All the spending of the 1955-75 era provided the highway infrastructure that sparked the economic boom of the 1990s, and we are still riding that wave. But where were the investments in the 1990s that will pay off in 2015 and beyond? There weren’t any.

After I-205 opened in 1982, Oregon officials essentially declared the interstate highway system completed. The focus since then has been on fixed guideway transit such as light rail, streetcar, commuter rail, Amtrak, and even an aerial tram. These facilities are simply irrelevant to most people in the region and are useless for freight movement or emergency service vehicles.

A 21st Century Transportation Agenda for Portland

Looking at an aerial view of I-5, it’s clear that we could improve the bottlenecks at Delta Park and the Rose Quarter by expanding the highway to three through-lanes in each direction (which we should do), but providing any more lane capacity beyond that would be extraordinarily difficult. The region is simply too built up; the legal, financial and political barriers to acquiring right-of-way for an entire new lane from the Columbia River to southwest Portland would be nearly insurmountable.

Fortunately, there is a way to substantially increase the throughput of existing lanes without actually pouring more concrete, and that’s to maintain travel speeds at around 55 miles per hour. Engineering studies have shown that when a highway is swamped with too much demand and traffic breaks down to stop-and-go conditions, total through-put declines. It’s similar to having a room full of panicked people rushing to leave through a fire exit, compared with the same number of people in a separate room exiting in an orderly fashion. All else being equal, the group that maintains order is likely to empty the room faster than the group that all rushes to the door at once.

The only feasible way to ensure free-flow conditions on a highway is by converting it to a tollway and then using variable prices on all lanes to avoid over-crowding at the peak hours. This has been done for the past 10 years on the 91 Express Lanes in Orange County, Calif., where there are 14 different prices for use of the four express lanes (two in each direction) that run for 10 miles in the median strip of SR 91. The peak-hour prices are constantly adjusted to keep the number of vehicles per lane, per hour to a maximum of around 1,600, and this limit ensures that travel speeds are always 55 miles per hour or better.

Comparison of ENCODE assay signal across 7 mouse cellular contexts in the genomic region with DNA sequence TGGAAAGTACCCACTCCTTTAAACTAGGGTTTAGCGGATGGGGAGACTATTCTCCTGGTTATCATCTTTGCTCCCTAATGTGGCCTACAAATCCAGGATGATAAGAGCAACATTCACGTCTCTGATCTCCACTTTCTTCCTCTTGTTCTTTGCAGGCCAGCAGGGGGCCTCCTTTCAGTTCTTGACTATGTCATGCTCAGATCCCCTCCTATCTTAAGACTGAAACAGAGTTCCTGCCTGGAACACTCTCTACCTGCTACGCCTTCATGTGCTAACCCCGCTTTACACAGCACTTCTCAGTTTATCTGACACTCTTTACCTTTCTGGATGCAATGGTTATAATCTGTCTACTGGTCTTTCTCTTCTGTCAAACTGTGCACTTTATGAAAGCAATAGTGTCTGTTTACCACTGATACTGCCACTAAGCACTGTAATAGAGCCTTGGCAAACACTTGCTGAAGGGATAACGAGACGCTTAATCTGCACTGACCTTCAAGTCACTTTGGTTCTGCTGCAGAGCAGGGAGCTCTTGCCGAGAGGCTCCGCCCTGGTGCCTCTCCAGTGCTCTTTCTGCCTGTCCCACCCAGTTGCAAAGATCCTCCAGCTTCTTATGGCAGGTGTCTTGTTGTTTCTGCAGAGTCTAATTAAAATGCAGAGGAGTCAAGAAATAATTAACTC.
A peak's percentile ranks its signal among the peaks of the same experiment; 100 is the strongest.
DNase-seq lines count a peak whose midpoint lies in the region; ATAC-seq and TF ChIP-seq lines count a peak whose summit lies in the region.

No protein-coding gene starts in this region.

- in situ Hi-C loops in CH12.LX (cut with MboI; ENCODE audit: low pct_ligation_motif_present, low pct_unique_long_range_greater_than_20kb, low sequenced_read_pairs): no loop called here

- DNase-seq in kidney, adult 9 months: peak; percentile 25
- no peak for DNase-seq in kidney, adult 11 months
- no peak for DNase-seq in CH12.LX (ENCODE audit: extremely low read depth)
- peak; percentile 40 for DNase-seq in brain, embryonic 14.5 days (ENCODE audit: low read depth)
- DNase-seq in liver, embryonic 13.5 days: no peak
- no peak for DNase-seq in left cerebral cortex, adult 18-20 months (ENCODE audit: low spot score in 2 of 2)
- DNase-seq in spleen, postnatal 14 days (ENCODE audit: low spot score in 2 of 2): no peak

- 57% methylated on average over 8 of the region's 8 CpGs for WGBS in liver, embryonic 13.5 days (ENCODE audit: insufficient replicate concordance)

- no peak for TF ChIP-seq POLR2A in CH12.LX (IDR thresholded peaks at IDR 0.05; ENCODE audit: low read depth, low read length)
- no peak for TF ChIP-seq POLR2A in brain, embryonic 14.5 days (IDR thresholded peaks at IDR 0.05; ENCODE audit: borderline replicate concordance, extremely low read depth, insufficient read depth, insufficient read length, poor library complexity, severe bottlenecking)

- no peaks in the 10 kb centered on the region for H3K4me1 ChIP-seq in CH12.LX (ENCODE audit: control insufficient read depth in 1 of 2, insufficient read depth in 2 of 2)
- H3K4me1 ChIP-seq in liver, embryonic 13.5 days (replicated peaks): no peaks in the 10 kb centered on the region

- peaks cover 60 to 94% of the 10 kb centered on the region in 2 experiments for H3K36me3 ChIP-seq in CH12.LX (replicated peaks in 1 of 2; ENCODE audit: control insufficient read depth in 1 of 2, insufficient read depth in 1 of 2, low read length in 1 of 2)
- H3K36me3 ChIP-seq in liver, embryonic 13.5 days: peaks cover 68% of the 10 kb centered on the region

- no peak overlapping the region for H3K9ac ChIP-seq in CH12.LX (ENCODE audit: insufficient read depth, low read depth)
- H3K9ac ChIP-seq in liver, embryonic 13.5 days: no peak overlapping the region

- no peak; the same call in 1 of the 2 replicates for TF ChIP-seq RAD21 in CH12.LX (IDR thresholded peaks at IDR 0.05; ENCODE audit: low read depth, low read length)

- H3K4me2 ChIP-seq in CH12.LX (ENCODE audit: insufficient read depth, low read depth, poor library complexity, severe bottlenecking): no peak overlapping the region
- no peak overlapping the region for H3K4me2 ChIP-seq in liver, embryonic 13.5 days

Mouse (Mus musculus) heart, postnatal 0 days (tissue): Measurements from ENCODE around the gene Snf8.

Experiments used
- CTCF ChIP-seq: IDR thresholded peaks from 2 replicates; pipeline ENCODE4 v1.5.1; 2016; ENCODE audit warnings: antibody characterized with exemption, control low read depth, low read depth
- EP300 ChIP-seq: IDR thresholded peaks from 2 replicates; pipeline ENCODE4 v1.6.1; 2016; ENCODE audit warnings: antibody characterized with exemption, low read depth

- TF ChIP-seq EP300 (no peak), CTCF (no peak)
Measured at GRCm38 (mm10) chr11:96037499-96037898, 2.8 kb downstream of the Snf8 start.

The system does not rely on old-fashioned cash payments at tollgates. Vehicles are equipped with transponders, each owner maintains a private account to pay for use, and electronic readers on overhead gantries placed at strategic locations deduct all user fees on the fly.

Eight “free” lanes flank the four express toll lanes; thus the tollway provides 33 percent of total capacity on SR 91. But because the toll lanes are priced at market rates (ranging from $.11 per mile at the off-peak to $.76 per mile during the peak period), during the times of highest demand the express lanes carry nearly 50 percent of the total traffic flow. Put another way, the priced lanes carry twice as many vehicles per lane per hour as the eight “free” lanes during the peak hours, because the unpriced lanes are in gridlock and can only carry about 1,000 vehicles per hour. This shows that rational road pricing by itself is a way to increase total vehicle throughput.

All of this is well known to Metro planners, who studied variable road pricing (also referred to as “value pricing” or “congestion pricing”) for the region in the late 1990s. The study found that implementing variable pricing on all lanes of the major regional highways would improve peak-hour traffic speeds by about 52 percent.

If this were coupled with an aggressive rubber-tired transit program of express buses, vanpools and jitneys (a form of shared-ride taxi), the attractiveness of transit would increase because transit vehicles would not be stuck in traffic. Transit capital costs would be negligible, because the new transit roadway capacity would be delivered entirely through implementation of congestion pricing.

However, there is no political support for such a plan at either Metro or TriMet because local planners are obsessed with reducing auto dependency and building expensive rail transit projects.

Paying for new capacity